# Rich get richer phenomenon on CV

Is there a rich get richer phenomenon on CV and can we do something about it?

I have a feeling that we, as a community (including myself), have a bias in up-voting, so that high-reputation users are more prone to get up-voted then low-reputation users. It would be interesting to see that empirically using our data, but I don't have any good idea for testing it right now (maybe you have?). Nonetheless, it seems for me that the bias exists. For example, if there are two identical answers, then the one by high-reputation user tends to get more up-votes. The same with questions (recall e.g. short questions by high-reputation users, or long and complicated ones -- those are the kinds that are often ignored if posted by newcomers).

Can we do something to diversify our voting and encourage the new users?

• Excellent topic. I think the bias does exist, I can feel it too. For me it's not so much the number of reputation points that a user has though, but my own respect for them. It's well correlated, but far from perfect: there are some high-rep users whom I do not particularly respect/trust and I am not more likely to view/upvote their posts (rather less likely). Similarly there are some not-so-high-rep users whom I respect/trust very much and I will be similarly biased towards them (more likely to view their posts, more likely to upvote an answer without full scrutiny etc.) – amoeba Feb 3 '17 at 12:27
• It's an interesting question, but I don't know how you could possibly quantify the effect. You would need to measure the inherent merit of an answer to work out if it was overvoted or undervoted. It's inevitable that highly active members get noticed (usually very positively, occasionally not quite so much!). If you like people's work, you are more likely to read more of it and upvote it. What's pathological about that? I have no conscious bias against the "poor"; everyone with high reputation once had a very low reputation and many people will surge up through the ranks in the near future. – Nick Cox Feb 3 '17 at 12:50
• @NickCox it's not pathological and I'm not suggesting anything that we should not up-vote high-reputation users or sth. I'm saying that maybe we should pay more attention on newcomers, since maybe there is a disproportion in the voting trends. – Tim Feb 3 '17 at 13:01
• I am all for being generous. But speaking for myself: (a) I answer some stuff and (b) I read much more, the latter for both personal profit and sheer pleasure. But I have enormous bias to reading answers by people I respect. It's just like reading novels; once you've identified what appeals, you read more of the same. But naturally you're also open to learning about new authors. I don't think I see a point to changing my habits by deliberately reading more answers by low-rep users just because they might deserve more reward. If they're any good, someone will notice. – Nick Cox Feb 3 '17 at 13:11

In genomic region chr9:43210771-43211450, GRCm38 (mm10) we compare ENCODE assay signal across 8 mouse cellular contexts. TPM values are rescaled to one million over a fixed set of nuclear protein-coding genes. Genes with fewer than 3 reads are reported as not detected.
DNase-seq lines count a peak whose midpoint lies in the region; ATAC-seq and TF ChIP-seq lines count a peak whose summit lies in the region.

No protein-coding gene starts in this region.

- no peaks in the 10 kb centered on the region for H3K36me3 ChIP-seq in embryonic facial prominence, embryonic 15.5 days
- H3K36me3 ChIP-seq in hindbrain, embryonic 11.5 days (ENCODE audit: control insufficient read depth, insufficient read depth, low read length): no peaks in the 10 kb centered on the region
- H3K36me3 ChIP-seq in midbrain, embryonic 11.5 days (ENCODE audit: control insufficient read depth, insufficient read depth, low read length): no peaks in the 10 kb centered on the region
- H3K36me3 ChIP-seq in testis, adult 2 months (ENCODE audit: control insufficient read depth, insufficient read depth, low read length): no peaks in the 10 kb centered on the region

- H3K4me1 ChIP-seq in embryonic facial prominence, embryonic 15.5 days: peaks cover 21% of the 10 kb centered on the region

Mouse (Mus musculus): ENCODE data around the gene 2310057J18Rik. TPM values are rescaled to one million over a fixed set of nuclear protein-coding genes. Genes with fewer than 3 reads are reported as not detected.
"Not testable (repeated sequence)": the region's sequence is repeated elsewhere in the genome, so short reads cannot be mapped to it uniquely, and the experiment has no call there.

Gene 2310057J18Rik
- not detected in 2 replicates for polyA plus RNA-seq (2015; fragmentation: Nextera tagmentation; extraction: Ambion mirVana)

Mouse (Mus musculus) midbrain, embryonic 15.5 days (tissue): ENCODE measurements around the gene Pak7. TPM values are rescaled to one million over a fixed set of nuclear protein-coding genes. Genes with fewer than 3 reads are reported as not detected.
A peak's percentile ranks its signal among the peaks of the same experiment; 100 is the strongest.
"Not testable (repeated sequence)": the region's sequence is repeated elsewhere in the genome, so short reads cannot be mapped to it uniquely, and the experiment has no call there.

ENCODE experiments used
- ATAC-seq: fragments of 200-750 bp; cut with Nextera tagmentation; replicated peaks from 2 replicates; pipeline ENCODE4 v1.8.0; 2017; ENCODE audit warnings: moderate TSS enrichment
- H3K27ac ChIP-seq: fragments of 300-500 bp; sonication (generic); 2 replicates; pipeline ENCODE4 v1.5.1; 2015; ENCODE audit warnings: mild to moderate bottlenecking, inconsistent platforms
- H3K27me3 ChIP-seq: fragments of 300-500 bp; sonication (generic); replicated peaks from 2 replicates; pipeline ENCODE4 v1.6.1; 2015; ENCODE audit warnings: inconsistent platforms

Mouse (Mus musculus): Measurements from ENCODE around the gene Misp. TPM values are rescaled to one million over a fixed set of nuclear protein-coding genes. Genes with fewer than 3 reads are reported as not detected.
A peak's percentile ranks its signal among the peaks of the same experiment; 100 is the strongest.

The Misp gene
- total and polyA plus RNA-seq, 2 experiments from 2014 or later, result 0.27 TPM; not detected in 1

• I think it exists. I personally get more credit than I deserve. But it also shouldn't be surprising that vote counts aren't independent of contributor; there are individual differences in statistical knowledge & the ability to explain topics clearly. To test / estimate the effect, you need to control for views & answer quality distinct from vote count. – gung - Reinstate Monica Feb 3 '17 at 13:43
• Many will recall that Scott Fitzgerald supposedly remarked to Ernest Hemingway, ‘You know, the rich are different from you and me.’ He replied, ‘Yes. They've got more money.’ (I Googled this for the text; there are many small variants.) In the same way, it is an easy short-hand to wave arms about the rich as if they were a qualitatively identifiable subgroup, but quantitative thinking is what we supposedly do best. – Nick Cox Feb 4 '17 at 15:52
• There is substantial evidence against this bias (which doesn't mean it doesn't exist). If it existed and were as strong as you suggest, then (after controlling for as many variables as possible, such as accepted percentage of answers and length of time posts have existed) upvotes per post would tend to be higher among those with high reputations. As a matter of fact, the regression is U-shaped: there is a tendency for votes per post to decline for total post counts between 10 and 30, level off to 100, and only then increase. High-rep users get the votes because they tend to be good! – whuber Feb 5 '17 at 18:13
• @whuber but how do you assess quality? Isn't it possible that sometimes users, who don't understand very well the answer, may just upvote it if they see it has already many upvotes? Mea culpa, mea maxima culpa. I've done a few times, and to some of your answers, glen_b and gung. =D This was some time ago. And once in a while, I have to fight that urge. =D – An old man in the sea. Feb 12 '17 at 18:50
• @Anoldmaninthesea Assessing quality is controversial. Because ultimately this is determined by people who are part of a community (even at the highest levels of research), the use of a voting mechanism can scarcely be impugned. However, because this site allows (and practically encourages) members to vote after little or no deliberation, and all votes have equal weight, whether from newcomers or established contributors, the accuracy and even the meaning of vote totals have been challenged. – whuber Feb 12 '17 at 18:57

Let's look at the data. First up is a plot of acceptance rates versus the number of answers, with a weighted GAM smooth superimposed (courtesy ggplot2). It shows $11,609$ users.

The strongest signal is a strong "learning effect" for those with $25$ or fewer answers. (There are many possible explanations: it's not necessarily due to learning to write high-quality answers, but could be a matter of self selection.)

(The data are from a query at https://data.stackexchange.com/stats/query/edit/623920#resultSets.)

Next is a Pareto curve showing Total reputation versus rank for the top 2000 users.